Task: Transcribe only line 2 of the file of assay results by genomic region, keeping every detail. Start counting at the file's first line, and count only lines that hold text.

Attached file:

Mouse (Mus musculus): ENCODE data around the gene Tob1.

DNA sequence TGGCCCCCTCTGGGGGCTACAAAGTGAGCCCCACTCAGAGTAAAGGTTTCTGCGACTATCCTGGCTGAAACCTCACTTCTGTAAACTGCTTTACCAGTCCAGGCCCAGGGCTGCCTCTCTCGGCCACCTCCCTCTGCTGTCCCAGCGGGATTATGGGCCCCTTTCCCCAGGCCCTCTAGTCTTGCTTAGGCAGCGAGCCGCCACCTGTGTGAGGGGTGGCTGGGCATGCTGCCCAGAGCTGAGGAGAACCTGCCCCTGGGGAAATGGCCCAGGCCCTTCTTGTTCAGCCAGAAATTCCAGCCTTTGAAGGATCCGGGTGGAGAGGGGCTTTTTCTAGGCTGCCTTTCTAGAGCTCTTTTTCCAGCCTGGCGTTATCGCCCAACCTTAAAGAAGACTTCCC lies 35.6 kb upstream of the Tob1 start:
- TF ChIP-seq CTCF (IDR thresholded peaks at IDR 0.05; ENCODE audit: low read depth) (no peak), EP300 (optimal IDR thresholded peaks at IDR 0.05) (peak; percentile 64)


DNA sequence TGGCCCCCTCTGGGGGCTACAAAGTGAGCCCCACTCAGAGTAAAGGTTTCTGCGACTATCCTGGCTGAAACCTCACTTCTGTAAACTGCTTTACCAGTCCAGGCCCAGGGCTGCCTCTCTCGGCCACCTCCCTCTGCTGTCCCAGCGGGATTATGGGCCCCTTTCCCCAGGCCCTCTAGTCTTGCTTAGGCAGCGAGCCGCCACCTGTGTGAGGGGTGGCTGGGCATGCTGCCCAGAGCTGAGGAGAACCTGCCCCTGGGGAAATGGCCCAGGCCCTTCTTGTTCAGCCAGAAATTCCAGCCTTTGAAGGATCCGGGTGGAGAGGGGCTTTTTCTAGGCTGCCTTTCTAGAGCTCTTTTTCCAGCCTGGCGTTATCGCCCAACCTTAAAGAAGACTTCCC lies 35.6 kb upstream of the Tob1 start: